The future of mental health –from strategy to reality
Authors: Karen Steadman
19 March 2013
What does recovery mean for people with mental health conditions? And how can we help overcome the barriers to recovery? This was the focus of the 'Mental Health: from strategy to reality' conference in Manchester last week (14 March 2013). Tweets from the day can be found at #mh13.
Paul Farmer from Mind, reminded us of a stark fact– that one in four people will have a mental health condition in a year. Of these, the majority will take these concerns to their GP. In a given week, it is thought that 250,000 people will visit the doctor for mental health issues, 750,000 prescriptions will be issues for anti-depressants, and most worryingly of all, there will be 104 recorded suicides (with 5-25% more thought to go unreported).
It is therefore a cause for considerable concern that mental health services are expected to come under increased pressure in the next five years, as austerity measures and NHS service cuts continue. The likely impact of current Department of Health reforms on mental health service provision are also troubling. A GP audience member argued that the competitive nature of commissioning will do even more to break the links between mental and physical health services, and may undermine the government’s well-publicised commitment to achieving a parity of esteem between these services.
Recovery from the perspective of the individual, and which services can best reflect this, was a key theme. Paul Burstow MP spoke about the importance of supporting personalised recovery based on individual goals. And Sean Duggan of the Centre for Mental Health called for Health and Wellbeing boards to support the commissioning of recovery-orientated services, highlighting the need for strategies that focus on the things that actually aid recovery - like housing, building relationships, and employment. In particular, he remarked that having a job is the best treatment for mental health conditions, yet many mental health service users are not in paid work despite this being desirable for many. In some areas of the UK, as few as 12% of mental health service users are in paid employment. For those with severe mental health conditions such as schizophrenia it might be as low as five percent. Sean Duggan stressed the importance of Individual Placement and Support services which, when well implemented, have proven to be incredibly effective at helping people with mental health conditions into employment.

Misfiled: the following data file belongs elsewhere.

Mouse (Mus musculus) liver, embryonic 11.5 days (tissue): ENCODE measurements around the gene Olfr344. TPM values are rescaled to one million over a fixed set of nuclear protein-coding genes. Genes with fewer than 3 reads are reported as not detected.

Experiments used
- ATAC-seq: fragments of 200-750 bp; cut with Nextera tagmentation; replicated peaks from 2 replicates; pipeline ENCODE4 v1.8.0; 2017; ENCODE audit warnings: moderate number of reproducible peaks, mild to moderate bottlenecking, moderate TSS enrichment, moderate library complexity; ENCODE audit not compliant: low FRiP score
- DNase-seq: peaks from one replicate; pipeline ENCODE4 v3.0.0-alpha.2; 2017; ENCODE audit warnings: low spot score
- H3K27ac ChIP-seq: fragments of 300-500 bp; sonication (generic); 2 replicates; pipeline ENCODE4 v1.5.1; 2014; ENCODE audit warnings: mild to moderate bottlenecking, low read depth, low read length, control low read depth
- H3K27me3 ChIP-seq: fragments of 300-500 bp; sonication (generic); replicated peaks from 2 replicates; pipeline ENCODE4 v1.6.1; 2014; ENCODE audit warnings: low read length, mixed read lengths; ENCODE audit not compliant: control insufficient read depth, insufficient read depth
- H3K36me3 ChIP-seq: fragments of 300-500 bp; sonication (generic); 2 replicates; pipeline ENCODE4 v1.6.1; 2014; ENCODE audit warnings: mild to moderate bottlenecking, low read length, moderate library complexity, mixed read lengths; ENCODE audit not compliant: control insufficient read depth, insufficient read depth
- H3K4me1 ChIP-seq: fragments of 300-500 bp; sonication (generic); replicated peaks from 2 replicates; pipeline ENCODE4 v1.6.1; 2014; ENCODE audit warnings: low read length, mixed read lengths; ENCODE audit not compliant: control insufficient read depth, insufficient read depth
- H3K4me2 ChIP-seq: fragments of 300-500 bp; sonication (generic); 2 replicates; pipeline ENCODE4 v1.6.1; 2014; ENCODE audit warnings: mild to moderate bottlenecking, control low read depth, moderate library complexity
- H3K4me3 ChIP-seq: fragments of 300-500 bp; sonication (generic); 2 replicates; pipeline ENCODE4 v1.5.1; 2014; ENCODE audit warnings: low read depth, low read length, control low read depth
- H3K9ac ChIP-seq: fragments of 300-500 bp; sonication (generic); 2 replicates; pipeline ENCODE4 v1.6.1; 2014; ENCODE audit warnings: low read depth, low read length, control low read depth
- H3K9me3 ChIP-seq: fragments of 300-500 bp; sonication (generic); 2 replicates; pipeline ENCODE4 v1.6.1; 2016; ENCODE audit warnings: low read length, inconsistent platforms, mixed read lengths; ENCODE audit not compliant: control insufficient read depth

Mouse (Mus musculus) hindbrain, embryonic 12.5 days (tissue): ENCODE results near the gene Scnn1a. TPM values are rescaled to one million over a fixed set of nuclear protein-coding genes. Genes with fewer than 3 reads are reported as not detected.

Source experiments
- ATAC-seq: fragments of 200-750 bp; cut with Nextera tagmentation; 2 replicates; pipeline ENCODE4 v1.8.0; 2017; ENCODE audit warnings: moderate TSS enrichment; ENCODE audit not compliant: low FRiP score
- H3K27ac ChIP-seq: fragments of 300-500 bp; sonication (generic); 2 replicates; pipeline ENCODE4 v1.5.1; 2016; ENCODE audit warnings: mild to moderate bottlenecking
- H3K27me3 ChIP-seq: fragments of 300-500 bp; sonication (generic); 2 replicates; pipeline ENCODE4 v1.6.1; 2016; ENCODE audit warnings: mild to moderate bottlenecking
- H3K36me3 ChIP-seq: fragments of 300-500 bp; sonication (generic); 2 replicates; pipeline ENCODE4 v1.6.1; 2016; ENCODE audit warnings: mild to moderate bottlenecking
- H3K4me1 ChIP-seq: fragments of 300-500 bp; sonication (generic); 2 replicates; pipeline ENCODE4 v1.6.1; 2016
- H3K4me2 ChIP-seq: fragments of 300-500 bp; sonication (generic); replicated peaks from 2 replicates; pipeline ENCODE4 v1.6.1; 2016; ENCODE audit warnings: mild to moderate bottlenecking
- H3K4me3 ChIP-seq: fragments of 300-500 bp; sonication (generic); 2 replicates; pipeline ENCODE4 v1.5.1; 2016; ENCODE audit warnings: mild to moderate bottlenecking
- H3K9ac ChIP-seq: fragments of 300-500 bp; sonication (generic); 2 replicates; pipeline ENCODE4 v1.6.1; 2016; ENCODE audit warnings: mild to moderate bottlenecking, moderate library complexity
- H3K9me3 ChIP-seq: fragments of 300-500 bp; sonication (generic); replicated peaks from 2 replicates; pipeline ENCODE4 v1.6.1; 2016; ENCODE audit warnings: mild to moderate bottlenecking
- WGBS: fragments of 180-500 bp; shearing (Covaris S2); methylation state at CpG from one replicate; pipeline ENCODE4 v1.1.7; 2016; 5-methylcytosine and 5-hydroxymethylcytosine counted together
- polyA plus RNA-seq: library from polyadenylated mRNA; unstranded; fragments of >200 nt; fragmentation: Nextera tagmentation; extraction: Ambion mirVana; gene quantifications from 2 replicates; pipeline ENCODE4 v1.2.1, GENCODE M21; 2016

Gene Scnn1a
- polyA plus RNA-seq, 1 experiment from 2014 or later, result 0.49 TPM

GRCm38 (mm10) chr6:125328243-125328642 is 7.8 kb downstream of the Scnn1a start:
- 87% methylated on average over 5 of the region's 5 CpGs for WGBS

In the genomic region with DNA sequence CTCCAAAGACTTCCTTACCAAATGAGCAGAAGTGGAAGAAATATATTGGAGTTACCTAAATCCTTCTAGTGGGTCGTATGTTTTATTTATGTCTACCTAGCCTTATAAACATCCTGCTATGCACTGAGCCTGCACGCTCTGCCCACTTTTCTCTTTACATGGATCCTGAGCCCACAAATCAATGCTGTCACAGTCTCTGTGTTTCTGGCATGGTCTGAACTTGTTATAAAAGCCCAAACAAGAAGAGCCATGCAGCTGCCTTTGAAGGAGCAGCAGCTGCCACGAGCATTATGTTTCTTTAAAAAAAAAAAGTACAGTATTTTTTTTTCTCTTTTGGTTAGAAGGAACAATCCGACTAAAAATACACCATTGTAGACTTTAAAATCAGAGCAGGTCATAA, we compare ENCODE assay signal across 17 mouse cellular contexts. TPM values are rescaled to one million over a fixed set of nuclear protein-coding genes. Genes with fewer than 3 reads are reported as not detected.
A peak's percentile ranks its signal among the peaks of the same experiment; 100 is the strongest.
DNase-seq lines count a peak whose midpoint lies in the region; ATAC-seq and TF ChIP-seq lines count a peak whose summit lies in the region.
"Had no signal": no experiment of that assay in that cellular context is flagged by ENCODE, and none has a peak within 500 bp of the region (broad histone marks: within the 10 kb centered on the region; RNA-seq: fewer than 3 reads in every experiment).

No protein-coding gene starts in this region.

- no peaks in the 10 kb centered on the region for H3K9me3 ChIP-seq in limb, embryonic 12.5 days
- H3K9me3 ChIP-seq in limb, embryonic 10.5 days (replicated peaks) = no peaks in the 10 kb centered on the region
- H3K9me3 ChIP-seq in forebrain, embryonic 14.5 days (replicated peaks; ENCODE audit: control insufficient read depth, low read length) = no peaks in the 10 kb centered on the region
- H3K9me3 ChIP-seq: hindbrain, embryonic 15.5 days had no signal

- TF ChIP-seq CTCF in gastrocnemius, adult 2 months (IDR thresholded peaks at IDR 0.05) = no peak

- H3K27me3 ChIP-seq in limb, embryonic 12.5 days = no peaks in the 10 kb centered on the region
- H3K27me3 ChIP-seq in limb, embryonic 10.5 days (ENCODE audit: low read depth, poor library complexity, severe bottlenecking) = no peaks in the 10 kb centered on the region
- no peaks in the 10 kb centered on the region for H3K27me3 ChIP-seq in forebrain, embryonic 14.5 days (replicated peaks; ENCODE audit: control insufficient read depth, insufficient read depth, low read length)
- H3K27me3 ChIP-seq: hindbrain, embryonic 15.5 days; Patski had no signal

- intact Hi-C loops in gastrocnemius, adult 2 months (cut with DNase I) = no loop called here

What are the barriers to recovery and employment and how can we overcome them? Anne Beales representing the mental health consumer group Together UK raised concerns that people with mental health conditions were still not being listened to. For her organisation, recovery means services which ’connect you to yourself, connect you to your loved ones, and connect you to your community'.
Greater utility of Peer Support Workers was widely recommended, with the Implementing Recovery through Organisational Change (ImROC) project providing a positive example of activity in this area. This is supported by the growing body of evidence that involving people with lived experience of mental health and conditions and services is of huge value to mental health service users.
Stigma and discrimination experienced by people with mental health conditions were identified as ongoing issues during a Panel Debate featuring Sue Baker from ‘Time to Change’, Shahnaz Ali OBE Director of Equality, Inclusion and Human Rights at the NHS, Ruth Hunt from Stonewall as well as Anne Beale. We await the outcomes from the Time to Change project in April, which will provide evidence on where the problems are, and what can be done to address them. There was some discussion about whether the NHS itself was doing enough to eliminate stigma in its own workforce, and how issues of stigma and discrimination here might impact on the opportunities for people with mental health conditions to move towards recovery and employment.
Early intervention is critical for recovery, particularly for those with severe mental health conditions. Graham Allen MP mentioned the Early Intervention Foundation Consortium which seeks to create and share an evidence base for early intervention in mental health services. Poorer physical health outcomes for mental health service users were also high on the agenda, with some discussion about the reduced attention this is given by some health care services. We were told about the development of integrated care pathways to support mental and physical wellbeing being led by CLARHC Manchester. Paul Burstow MP told us the relationship between physical and mental health comorbidities would be on the agenda of the independent Mental Health Commission he is chairing with the Centre Forum think tank.
For me, the overriding message of the day was of the importance of linking up services and improving ‘joined-up’ working across government as the most effective way to make real progress in terms of mental health care provision and recovery. We watch and wait to see what impact of the current health reforms will have on this.
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